The objects, designers, news, and events worth knowing about.
Fi Isidore’s “Pomegranate Carved in the Round” at Larrie
During the pandemic, Brooklyn-based artist Fi Isidore spent hours scrolling through the V&A and Met’s digital collections and reading Paul Preciado’s Pornotopia, which interprets pieces of furniture as psychosexual objects. Isidore’s first solo show, “Pomegranate Carved in the Round,” at Larrie through August 27, is filled with pieces based on her lockdown-era research: designs inspired by Victorian garment and shoe patterns and made with materials like leather, lace, and human hair and teeth (from her sister and Etsy, respectively). A wall-mounted altarpiece called Block from the False Door of Mery’s Chapel (Julian, Lily, Eliza, Kara…) was inspired by mourning veils and reliquaries; a chair titled Figure: Twins is adorned with leather strung like a corset and riffs on traditional conversation seats, but Isidore’s version plays up the tension with conjoined back-to-back seats. (She designed it with a friend, saying they “wanted somewhere to sit at an after-hours party.”) “I felt most guided by Preciado’s reading that furniture is just objects in the setting of our dark and formative experiences,” Isidore says. “It plays this shadow-self role.”
The Fulton Fish Market’s Transformation Into a Food Hall
The South Street Seaport seems to be in a constant state of redevelopment — what with the Howard Hughes Corporation determined to turn the tourist trap into a luxury destination. Pier 17 has been the focus recently with a sprawling restaurant-and-entertainment complex that hosts rooftop concerts. The last piece of the pier’s postindustrial transformation is the historic Fulton Fish Market’s conversion into a food hall, the Tin Building, curated by celebrity chef Jean-Georges Vongerichten, which is now complete. The redesign, by SHoP Architects with interiors by Roman and Williams, is not without controversy — the building was disassembled and moved 32 feet to the east — but the results are stunning. The ground floor has the feel of a European marketplace with its Art Nouveau–style green tile on the walls, marble counters at the bars and restaurants, and lots of natural light. The building’s design nudges you to explore the 53,000 square-foot space — from the charred-cedar walls of the sushi bar to the neon-green escalator leading upstairs and the candy-and-gelato shop done up with pink walls like a Wes Anderson set. “We wanted it to be everybody’s dream of what a candy store should be,” says Robin Standefer, one-half of Roman and Williams. “Even the crazy terrazzo floor looks like something you could eat.”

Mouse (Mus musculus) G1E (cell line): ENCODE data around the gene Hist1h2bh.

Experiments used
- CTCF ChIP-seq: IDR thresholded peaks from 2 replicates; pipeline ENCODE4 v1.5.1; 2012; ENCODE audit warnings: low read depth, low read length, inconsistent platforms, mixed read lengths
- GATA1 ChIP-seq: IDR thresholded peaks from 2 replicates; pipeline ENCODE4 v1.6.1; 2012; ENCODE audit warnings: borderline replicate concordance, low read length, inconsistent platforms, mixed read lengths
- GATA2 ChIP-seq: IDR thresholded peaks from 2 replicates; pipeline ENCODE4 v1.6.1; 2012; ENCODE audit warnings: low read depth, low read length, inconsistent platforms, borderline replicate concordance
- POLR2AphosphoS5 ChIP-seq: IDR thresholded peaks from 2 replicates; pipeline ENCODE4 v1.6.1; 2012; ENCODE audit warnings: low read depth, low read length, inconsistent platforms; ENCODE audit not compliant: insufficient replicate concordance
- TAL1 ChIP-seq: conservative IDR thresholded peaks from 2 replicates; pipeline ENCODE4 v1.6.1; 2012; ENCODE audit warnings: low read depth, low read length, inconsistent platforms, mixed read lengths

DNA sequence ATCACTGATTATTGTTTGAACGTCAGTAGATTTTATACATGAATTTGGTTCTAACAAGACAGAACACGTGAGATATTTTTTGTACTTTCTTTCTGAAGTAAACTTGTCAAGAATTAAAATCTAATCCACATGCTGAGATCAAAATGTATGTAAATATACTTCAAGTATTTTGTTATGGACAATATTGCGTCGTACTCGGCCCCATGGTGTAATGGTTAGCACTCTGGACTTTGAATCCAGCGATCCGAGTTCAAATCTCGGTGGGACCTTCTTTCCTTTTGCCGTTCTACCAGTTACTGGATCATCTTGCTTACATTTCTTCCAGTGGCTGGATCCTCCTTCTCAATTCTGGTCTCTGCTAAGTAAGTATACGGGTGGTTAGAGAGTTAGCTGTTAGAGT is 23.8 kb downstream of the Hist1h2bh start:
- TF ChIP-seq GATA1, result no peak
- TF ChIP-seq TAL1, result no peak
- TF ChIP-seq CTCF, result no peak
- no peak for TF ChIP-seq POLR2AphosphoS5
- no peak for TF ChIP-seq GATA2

The escalators at the Met have always felt like an afterthought — a rather unceremonious (and kind of ugly) piece of equipment in an otherwise grand building. Thankfully, the museum commissioned artist Michael Lin to create a site-specific installation for the escalator nearest the Great Hall steps. For Pentachrome, a permanent installation that opened on August 15, Lin covered the walls in floral patterns borrowed from two of the museum’s Qing-dynasty porcelain vases: one with rocks and flowers and one with plum blossoms and birds. The vases typically live tucked away on the balcony overlooking the Great Hall steps; Lin’s installation puts the porcelain artistry front and center.